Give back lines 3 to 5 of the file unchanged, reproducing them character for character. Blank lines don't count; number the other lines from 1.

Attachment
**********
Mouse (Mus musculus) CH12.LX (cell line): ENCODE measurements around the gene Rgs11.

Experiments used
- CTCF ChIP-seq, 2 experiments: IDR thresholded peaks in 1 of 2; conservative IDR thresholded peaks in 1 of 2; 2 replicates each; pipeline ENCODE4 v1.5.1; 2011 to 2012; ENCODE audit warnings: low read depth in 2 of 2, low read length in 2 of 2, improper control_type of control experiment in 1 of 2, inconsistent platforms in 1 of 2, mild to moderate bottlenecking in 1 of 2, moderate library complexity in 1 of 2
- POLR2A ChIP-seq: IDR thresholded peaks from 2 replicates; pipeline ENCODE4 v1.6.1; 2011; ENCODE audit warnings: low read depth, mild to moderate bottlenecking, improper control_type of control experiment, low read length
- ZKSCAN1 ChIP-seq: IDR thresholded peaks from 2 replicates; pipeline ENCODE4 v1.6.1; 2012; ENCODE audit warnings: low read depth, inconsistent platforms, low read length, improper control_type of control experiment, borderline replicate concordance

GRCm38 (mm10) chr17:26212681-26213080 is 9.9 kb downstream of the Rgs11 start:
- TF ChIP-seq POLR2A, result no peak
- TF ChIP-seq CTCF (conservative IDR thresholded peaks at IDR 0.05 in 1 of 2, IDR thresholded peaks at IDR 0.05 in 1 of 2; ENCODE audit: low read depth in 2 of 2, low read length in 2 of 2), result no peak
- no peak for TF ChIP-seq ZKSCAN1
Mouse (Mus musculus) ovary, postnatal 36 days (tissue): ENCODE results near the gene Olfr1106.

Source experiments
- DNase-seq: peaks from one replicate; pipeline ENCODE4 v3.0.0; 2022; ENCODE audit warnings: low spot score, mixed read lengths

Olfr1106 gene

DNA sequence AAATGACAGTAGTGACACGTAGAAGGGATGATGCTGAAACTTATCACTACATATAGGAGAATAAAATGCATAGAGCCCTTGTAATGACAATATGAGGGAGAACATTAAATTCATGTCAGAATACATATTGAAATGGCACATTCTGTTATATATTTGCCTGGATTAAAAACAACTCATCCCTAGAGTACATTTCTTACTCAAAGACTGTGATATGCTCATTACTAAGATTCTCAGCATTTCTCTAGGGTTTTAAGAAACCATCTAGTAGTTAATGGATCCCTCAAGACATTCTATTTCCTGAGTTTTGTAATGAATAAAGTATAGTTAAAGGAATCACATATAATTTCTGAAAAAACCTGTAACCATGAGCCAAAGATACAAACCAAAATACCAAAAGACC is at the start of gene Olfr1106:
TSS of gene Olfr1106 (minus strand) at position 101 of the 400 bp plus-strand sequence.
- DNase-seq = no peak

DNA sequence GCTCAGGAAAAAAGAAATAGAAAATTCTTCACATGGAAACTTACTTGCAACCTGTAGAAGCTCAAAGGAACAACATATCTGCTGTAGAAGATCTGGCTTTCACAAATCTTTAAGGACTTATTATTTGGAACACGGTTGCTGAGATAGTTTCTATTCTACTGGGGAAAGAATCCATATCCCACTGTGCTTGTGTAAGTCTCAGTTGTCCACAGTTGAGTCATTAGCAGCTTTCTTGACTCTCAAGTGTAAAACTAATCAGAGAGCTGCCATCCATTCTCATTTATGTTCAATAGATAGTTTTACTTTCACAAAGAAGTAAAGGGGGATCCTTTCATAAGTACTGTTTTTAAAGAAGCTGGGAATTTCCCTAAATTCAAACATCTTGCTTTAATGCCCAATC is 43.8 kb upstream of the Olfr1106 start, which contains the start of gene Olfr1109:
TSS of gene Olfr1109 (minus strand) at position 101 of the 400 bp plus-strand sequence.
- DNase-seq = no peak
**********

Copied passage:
- CTCF ChIP-seq, 2 experiments: IDR thresholded peaks in 1 of 2; conservative IDR thresholded peaks in 1 of 2; 2 replicates each; pipeline ENCODE4 v1.5.1; 2011 to 2012; ENCODE audit warnings: low read depth in 2 of 2, low read length in 2 of 2, improper control_type of control experiment in 1 of 2, inconsistent platforms in 1 of 2, mild to moderate bottlenecking in 1 of 2, moderate library complexity in 1 of 2
- POLR2A ChIP-seq: IDR thresholded peaks from 2 replicates; pipeline ENCODE4 v1.6.1; 2011; ENCODE audit warnings: low read depth, mild to moderate bottlenecking, improper control_type of control experiment, low read length
- ZKSCAN1 ChIP-seq: IDR thresholded peaks from 2 replicates; pipeline ENCODE4 v1.6.1; 2012; ENCODE audit warnings: low read depth, inconsistent platforms, low read length, improper control_type of control experiment, borderline replicate concordance